And just becuase one person can hear a difference doesn't make it a fact, even IF there is such a difference in the first place. Each person's hearing is totally different, and just because one person can hear it doesn't mean that the difference is there for everyone. Which is why i believe each person should test it out for themselves instead of simply accepting either conclusion/

Quote:
If you insist on just looking at the first order affects like resistance, capacitance and inductance, then you can create a argument that cables won't sound differently. If you actually tried them out on a decent system like many people have and have heard them sound different, then that would make you start looking a little deeper at why there are differences
I never insisted on looking at any particular effect, i just stated that the claims of cardas and others are completely unknown to the world of science. I find it very difficult to accept that EVERY other piece of equipment in the signal path from the microphones in the recording studio to the headphones you use to play them back are desined using "first order" effects, and all of these are not only much more complex than cables, but also have lots of cabling inside them. So if audio is really so special that it can not follow the basic principals used in other electronics, then shouldn't every piece of audio equipment follow those principals?

In my opionion, a cable should add nothing, and take nothing away. And that certainly doesn't seem hard to do, i don't see how it could cost hundreds or thousands of dollars per foot for a wire that simply passes on a signal without altering it (enough for us to hear it). I think the simplist explanation is that different cables sound different because they are colouring the sound. Stuff like MIT cables have circuity that will alter the sound, making it sound different. It may "match better" with different equipment, but i can't see this as an improvement worth the price they charge. Its just like using an EQ, but audiophiles will sneer at deliberately changing the sound with an eq, yet they have no problem making changes with different cables...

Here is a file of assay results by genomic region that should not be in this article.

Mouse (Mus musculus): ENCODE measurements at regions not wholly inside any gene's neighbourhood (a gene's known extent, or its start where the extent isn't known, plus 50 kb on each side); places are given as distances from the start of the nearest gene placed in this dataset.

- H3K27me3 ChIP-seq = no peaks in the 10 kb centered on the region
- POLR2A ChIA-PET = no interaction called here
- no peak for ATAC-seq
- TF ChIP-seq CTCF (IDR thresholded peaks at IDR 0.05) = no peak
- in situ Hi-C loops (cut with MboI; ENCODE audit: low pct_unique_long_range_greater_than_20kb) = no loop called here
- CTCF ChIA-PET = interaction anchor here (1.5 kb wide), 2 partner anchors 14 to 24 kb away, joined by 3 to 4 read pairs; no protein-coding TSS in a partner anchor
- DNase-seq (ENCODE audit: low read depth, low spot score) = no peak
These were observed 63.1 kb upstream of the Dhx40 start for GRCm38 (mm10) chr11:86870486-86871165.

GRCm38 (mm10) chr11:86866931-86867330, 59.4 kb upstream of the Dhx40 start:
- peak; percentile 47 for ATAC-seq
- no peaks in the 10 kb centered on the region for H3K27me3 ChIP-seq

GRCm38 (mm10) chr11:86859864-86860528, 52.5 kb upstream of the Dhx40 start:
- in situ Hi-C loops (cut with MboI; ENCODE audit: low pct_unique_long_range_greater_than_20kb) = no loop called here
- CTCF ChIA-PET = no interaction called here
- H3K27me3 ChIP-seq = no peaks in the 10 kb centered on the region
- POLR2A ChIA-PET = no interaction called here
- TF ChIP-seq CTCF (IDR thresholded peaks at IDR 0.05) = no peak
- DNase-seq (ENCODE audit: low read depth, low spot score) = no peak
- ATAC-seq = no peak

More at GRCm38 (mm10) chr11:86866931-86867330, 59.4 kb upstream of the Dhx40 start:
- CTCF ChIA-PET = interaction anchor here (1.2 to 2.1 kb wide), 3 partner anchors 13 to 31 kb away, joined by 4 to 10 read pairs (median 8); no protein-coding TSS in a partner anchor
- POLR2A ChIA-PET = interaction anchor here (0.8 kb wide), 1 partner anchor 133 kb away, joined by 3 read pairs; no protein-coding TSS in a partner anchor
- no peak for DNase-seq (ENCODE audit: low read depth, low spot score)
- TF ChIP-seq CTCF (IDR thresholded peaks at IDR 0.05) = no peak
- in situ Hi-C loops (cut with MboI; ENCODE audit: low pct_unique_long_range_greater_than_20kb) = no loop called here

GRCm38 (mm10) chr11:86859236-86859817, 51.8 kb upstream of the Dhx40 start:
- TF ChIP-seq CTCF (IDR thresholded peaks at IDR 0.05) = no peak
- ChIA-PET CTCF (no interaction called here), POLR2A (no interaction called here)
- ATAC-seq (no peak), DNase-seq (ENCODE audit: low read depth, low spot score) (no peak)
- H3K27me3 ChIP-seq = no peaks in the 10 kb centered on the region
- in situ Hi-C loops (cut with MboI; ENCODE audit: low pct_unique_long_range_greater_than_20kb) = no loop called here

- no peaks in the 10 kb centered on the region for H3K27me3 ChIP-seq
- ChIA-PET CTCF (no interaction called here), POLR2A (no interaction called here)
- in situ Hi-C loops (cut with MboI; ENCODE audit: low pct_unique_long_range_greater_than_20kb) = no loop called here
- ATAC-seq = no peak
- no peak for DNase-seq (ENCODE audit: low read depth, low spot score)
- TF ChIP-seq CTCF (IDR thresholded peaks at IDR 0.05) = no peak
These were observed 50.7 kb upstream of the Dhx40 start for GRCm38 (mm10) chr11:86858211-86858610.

i hope that comment written in second person wasn't actually directed at me, i really hope that you aren't impling that my system isn't "decent" enough to pick out differences between cables.

And i can not see any justification of using far fetched claims that are written in such a manner that an unknowing person will be easily misled, to sell make money. It certainly has left a bad taste in the mouths of the average consumer; mass market junk and bose dominate the market, even though they are inferior to comparable audiophile equipment mainly because most people would rather avoid the far fetched claims and snoobery of the audiophile world. We all have different values, and I personally do not like supporting companies that i feel are not honest in how they make their money.

Quote:
Some of listening to different audio equipment is learning what to look for. It's taken me a couple of days to hear the differences between two CD players, but after I figured out what they were I could consistantly pick out which was which. Perhaps I was better off before I knew. Most people are happy with $10 headphones and probably think that spending $50 for headphones is crazy...more power to them.
Yes, and hopefully i will get a chance to test out different cables in the future, if there is a difference that i feel is worth the money spent, then i will purchase them. I certainly don't think that ignorance is the right way to go, but ignorance can go both ways, either ignoring cables because of preconcieved notions, or blindly accepting them because of the claims of manufacturers.
post #25 of 33
thomas,

why don't you just listen to a couple of cables and be done with it. Is this so hard to do? I knew nothing about George Cardas' design philosophies when I tried maybe a dozen different interconnects, and the Cardas 300B Microtwins were simply the most musical, natural, lively, time-coherent, smooth and non-fatiguing cable I could find. What do I care whether his theories are sound? I am not so much interested in theories, I am just the customer, I am interested in musical enjoyment. And I am the ultimate judge. I am the one who says whether all those psychacoustic theories relating measurable engineering criteria to perceivable effects are valid. I have first hand experience about this thing called hearing. I actually do it, while any psychoacoustic theory is just a theory of hearing, a model of reality, a model of my perception. And since the only reason for me to buy hi-fi gear is to enjoy it, musical enjoyment is all that matters to me. If there isn't an increase in emotional involvement from a new component, then this component is simply worse. And predicting my emotional reaction, my musical enjoyment, just from reading a component's specs, is next to impossible.